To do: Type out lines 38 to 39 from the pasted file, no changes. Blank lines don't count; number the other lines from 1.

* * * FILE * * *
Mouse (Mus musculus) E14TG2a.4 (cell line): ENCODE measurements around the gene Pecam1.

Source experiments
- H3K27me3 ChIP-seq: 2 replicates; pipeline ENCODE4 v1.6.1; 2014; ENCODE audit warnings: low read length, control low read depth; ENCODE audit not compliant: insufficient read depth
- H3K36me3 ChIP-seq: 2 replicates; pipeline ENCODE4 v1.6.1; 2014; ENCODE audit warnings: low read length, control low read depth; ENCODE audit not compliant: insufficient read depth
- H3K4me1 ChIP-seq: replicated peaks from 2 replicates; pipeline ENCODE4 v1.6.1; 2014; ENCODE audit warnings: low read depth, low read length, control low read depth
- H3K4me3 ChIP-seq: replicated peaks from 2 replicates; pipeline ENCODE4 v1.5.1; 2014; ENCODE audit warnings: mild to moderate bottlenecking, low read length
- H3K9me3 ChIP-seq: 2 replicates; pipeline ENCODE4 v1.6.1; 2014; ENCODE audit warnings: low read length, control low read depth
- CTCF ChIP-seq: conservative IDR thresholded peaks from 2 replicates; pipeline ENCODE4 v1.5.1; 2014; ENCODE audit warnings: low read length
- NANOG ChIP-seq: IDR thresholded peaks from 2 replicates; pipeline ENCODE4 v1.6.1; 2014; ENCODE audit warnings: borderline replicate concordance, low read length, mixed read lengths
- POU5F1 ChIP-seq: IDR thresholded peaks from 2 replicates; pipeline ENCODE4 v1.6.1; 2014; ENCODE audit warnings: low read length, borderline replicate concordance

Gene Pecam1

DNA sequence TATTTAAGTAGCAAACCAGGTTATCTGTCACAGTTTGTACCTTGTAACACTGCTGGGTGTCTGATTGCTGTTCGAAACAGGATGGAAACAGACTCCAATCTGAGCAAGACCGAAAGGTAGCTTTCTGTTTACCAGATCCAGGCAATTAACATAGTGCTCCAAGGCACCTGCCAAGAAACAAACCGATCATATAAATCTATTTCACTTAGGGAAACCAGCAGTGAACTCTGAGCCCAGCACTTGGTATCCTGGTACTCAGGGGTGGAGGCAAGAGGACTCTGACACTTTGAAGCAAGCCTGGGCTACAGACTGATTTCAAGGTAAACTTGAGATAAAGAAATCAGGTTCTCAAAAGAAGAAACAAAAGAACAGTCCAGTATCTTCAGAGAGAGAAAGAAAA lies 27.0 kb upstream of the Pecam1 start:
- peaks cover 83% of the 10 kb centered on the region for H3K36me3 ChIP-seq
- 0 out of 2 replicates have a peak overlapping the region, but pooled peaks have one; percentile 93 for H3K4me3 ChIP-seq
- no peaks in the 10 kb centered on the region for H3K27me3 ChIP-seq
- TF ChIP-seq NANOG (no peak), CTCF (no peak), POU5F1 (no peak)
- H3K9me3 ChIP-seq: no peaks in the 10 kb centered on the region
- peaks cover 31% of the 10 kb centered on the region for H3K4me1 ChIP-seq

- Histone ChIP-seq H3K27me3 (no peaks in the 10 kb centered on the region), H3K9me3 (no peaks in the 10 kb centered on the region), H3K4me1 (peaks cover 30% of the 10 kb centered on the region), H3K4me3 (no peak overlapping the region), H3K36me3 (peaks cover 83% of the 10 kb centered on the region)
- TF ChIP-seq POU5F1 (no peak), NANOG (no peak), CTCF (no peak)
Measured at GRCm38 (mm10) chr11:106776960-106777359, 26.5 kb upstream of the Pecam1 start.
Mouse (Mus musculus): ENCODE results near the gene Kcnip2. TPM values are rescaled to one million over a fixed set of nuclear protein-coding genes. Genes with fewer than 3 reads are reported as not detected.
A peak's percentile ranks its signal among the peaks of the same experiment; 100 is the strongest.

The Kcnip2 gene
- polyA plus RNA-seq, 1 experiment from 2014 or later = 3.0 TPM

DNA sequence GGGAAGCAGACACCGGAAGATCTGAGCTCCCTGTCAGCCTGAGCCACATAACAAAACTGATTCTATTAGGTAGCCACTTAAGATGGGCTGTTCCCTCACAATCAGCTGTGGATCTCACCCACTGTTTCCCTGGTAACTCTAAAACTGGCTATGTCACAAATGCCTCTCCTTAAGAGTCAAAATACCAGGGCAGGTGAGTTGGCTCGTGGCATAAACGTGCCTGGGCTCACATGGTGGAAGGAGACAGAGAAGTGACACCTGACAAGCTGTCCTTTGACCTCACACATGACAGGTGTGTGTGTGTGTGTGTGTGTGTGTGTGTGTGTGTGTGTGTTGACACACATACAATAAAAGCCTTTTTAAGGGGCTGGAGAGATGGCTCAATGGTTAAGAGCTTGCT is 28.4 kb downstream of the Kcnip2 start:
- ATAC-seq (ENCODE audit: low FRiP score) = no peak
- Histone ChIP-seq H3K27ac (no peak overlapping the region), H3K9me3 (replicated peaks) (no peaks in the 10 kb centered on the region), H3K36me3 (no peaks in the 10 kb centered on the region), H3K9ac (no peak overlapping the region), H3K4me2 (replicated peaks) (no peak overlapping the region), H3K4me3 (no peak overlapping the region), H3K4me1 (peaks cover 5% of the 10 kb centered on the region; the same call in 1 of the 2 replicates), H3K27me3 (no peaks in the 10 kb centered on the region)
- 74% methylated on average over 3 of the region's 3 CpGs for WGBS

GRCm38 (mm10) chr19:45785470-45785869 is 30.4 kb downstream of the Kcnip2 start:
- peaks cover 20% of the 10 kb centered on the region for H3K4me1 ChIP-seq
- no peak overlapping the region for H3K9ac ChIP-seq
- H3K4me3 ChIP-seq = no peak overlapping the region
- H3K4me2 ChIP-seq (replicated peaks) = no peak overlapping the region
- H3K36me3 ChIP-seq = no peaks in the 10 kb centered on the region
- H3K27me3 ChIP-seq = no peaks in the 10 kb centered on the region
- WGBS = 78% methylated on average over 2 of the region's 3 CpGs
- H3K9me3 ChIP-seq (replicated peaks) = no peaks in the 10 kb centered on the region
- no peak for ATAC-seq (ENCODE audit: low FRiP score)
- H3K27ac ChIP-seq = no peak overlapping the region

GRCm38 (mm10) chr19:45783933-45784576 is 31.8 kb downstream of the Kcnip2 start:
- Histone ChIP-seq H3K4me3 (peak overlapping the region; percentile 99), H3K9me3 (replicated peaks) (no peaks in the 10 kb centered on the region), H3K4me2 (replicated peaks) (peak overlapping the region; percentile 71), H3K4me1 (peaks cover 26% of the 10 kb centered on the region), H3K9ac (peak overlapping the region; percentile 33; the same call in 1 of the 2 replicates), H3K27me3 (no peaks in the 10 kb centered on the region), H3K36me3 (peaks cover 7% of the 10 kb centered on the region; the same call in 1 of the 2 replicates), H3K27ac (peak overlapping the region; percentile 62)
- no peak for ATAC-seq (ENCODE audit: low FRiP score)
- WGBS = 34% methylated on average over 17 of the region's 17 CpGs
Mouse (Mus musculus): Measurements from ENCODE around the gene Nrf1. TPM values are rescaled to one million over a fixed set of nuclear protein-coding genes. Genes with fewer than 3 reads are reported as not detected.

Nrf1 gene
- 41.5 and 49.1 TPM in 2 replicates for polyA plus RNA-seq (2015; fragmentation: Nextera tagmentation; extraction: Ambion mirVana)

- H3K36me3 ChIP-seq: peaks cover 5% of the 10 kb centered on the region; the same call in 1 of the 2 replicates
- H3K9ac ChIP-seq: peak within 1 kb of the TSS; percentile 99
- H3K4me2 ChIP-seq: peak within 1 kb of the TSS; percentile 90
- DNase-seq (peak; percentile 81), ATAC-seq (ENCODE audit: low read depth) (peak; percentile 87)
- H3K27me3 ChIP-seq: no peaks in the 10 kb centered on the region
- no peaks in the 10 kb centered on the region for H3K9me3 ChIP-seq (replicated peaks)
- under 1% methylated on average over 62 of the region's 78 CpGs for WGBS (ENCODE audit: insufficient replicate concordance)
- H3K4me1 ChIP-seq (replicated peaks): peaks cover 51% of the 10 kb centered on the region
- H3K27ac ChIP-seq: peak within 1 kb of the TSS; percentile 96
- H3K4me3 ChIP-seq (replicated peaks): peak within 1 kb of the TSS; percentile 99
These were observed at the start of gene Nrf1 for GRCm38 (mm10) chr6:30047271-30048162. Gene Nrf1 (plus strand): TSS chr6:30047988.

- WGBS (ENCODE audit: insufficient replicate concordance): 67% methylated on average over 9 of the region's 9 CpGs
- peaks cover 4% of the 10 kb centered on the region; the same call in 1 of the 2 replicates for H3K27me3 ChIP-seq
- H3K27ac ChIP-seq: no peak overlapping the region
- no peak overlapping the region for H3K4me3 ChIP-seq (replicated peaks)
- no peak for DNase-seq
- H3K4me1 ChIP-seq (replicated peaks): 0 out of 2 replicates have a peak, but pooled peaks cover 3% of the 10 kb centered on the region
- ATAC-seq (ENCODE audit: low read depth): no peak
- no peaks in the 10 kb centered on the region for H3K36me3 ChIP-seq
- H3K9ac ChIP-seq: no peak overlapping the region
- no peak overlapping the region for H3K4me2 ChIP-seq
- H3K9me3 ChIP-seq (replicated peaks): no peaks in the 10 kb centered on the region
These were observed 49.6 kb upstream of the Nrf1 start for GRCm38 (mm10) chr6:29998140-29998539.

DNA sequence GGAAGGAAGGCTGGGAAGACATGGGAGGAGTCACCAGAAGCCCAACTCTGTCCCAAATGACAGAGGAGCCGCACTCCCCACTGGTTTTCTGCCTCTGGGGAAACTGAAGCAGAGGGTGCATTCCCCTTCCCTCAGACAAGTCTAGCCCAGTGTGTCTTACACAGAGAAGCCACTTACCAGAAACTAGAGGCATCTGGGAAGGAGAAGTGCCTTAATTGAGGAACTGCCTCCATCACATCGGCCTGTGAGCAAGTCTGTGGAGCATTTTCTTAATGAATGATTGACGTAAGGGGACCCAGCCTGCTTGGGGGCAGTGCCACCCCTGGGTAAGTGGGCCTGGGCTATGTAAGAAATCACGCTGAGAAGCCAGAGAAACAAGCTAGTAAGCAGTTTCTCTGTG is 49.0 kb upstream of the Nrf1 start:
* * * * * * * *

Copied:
- H3K9me3 ChIP-seq (replicated peaks) = no peaks in the 10 kb centered on the region
- no peak for ATAC-seq (ENCODE audit: low FRiP score)